The concentrations of these ions inside and outside the cell must be restored by the action potential of the Na/K ion pumps.

For a short time after each action potential it is impossible to stimulate the cell membrane to reach another action potential.

This is known as the refractory period and allows the cell to recover after an action potential.

It also ensures that action potentials are transmitted in only 1 direction.

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Local currents 1

The opening of Na channels at one particular point of the neurone upsets the balance of sodium and potassium ions set up by the action of the Na/K pumps. Ions are allowed to flood into the neurone causing depolarisation, this creates local currents in the cytoplasm of the neurone.Na ions begin to move along the neurone towards regions where their concentration is still lower. These local currents cause a slight depolarisation of the membrane and cause sodium ion channels further along the membrane to open (positive feedback). 

1. When an action potential occurs, the sodium ion channels open at that point in the neurone.

2. The open sodium ion channels allow Na+ ions to diffuse across the membrane from the region of higher concentration outside the neurone into the neurone. The concentration of Na+ ions inside the neurone rises at the point where the sodium ion channels are open.

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Local currents 2

3. Na+ ions continue to diffuse sideways along the neurone, away from the region of increased concentration. This movement of charged particles is a current called a local current.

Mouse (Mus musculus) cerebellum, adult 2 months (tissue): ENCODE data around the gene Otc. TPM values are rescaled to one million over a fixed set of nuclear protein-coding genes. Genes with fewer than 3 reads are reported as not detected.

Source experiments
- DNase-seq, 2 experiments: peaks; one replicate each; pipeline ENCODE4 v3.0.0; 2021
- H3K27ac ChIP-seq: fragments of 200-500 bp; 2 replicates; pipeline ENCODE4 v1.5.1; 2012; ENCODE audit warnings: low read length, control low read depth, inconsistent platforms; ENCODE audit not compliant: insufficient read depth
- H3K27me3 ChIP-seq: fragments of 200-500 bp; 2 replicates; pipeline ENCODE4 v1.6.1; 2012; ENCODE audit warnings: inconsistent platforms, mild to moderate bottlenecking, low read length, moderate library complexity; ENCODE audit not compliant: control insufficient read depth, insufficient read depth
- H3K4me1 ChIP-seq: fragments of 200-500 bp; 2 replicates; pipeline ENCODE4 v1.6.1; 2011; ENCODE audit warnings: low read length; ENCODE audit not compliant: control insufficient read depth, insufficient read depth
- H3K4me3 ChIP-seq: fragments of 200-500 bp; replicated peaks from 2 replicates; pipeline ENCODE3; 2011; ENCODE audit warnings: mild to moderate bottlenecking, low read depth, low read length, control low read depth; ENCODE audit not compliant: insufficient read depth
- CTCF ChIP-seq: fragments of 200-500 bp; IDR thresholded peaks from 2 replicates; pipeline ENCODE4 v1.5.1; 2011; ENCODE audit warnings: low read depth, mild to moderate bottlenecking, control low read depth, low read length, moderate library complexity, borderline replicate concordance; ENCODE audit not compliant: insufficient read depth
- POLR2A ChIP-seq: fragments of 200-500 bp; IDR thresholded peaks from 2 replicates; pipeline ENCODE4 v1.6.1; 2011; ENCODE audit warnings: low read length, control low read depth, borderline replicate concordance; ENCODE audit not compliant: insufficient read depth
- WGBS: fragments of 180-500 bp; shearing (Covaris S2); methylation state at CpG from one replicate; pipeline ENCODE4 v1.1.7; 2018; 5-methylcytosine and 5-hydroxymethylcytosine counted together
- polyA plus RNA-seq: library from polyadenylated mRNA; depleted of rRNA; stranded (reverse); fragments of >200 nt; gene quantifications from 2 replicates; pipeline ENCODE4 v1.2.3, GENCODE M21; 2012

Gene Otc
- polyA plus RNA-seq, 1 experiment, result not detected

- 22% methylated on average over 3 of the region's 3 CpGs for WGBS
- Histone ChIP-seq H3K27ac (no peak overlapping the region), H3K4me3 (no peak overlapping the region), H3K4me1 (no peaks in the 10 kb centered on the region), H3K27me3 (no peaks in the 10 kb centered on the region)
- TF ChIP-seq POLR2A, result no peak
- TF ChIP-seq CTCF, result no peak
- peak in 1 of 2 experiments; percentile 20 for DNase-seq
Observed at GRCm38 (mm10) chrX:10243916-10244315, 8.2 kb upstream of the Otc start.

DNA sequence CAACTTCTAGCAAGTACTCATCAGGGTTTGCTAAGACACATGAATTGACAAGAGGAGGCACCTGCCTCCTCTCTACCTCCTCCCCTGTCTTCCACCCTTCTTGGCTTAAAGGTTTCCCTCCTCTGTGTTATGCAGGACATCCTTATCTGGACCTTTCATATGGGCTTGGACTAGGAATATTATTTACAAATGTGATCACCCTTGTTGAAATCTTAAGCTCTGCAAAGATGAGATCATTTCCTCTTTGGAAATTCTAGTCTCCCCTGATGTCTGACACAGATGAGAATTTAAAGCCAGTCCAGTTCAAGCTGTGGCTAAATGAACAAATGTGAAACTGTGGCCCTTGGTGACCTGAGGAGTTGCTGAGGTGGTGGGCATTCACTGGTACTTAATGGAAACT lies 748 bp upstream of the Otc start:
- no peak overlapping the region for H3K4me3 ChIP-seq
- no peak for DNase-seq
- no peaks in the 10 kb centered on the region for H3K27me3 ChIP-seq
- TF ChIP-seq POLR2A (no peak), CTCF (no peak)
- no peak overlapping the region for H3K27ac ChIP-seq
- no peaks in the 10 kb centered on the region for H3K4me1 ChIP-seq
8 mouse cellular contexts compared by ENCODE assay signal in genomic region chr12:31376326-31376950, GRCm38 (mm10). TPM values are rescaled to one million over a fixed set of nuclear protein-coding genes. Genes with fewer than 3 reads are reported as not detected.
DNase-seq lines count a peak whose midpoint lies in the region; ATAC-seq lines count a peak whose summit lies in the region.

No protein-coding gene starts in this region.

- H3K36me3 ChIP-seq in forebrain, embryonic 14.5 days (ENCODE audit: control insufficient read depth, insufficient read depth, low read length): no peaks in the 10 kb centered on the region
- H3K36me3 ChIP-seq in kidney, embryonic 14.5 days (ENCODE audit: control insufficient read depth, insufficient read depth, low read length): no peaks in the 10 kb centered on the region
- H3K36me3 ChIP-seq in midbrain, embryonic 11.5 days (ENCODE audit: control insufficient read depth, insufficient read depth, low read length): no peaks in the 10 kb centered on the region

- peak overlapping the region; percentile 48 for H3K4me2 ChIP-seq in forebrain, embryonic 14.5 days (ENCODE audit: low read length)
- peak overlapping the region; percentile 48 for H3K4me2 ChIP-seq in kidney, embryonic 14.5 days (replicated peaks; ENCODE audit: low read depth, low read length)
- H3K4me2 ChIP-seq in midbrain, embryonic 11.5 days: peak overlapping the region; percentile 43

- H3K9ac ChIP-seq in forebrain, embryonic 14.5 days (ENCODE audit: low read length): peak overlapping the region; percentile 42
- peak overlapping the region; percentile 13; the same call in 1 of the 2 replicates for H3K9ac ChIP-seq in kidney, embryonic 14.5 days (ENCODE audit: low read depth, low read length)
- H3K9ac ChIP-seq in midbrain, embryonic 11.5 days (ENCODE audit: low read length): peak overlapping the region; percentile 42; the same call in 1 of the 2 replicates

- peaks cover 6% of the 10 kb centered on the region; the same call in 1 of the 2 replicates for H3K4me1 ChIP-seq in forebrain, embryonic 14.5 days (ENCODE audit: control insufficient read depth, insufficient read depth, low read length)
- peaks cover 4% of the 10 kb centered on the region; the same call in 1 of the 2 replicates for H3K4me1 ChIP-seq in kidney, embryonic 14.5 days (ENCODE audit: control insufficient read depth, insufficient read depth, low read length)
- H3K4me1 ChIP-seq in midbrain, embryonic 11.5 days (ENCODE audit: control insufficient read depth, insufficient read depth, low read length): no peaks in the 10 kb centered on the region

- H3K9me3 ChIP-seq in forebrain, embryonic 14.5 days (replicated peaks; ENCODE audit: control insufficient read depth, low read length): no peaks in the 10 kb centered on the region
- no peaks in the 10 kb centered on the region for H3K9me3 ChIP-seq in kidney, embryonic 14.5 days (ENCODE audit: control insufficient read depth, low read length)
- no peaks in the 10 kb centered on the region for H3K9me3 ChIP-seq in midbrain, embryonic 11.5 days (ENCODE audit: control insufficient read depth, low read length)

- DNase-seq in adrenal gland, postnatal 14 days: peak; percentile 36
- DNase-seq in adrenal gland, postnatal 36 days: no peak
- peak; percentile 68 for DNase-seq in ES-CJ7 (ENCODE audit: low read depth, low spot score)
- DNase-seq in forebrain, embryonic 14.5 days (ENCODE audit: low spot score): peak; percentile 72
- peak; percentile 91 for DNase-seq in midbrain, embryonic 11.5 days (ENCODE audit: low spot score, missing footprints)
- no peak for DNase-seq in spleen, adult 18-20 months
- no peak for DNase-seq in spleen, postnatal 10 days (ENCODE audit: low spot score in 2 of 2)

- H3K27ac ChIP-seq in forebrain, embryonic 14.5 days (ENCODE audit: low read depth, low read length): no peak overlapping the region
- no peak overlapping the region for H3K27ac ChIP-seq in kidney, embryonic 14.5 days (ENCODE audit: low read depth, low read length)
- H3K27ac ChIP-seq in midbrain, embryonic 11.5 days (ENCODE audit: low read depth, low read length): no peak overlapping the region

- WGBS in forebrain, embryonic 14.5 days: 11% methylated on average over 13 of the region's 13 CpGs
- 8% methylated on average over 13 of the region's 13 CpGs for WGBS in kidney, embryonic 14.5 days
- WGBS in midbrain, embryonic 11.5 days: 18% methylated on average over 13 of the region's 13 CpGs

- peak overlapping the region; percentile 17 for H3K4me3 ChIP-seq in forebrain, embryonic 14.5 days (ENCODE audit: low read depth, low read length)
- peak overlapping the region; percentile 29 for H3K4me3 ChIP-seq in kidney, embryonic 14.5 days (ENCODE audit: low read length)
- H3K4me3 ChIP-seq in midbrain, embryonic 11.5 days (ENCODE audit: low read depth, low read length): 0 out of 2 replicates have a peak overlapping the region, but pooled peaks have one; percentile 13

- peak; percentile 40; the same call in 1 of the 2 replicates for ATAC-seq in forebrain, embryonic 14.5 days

4. The local current causes a slight depolarisation further along the neurone which affects the voltage-gated Na+ ion channels, causing them to open. The open channels allow rapid influx of Na+ ions causing a full depolarisation further along the neurone. The action potential has therefore moved along the neurone.

The action potential will continue to move in the same direction until it reaches the end of the neurone- it will not reverse direction, because the concentration of Na+ ions behind the action potential is still high.

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Saltatory conduction

The myelin sheath is an insulating layer of fatty material, composed of Schwann cells wrapped tightly around the neurone.

Sodium and potassium ions cannot diffuse through this fatty layer.

In between the Schwann cells are small gaps- the nodes of Ranvier.

Therefore, the ionic movements that create an action potential cannot occur over much of the length of the neurone: they occur only at the nodes of Ranvier.

In myelinated neurones the local currents are therefore elongated and sodium ions diffuse along the neurone from one node of Ranvier to the next. This means that the action potential appears to jump from one node to the next.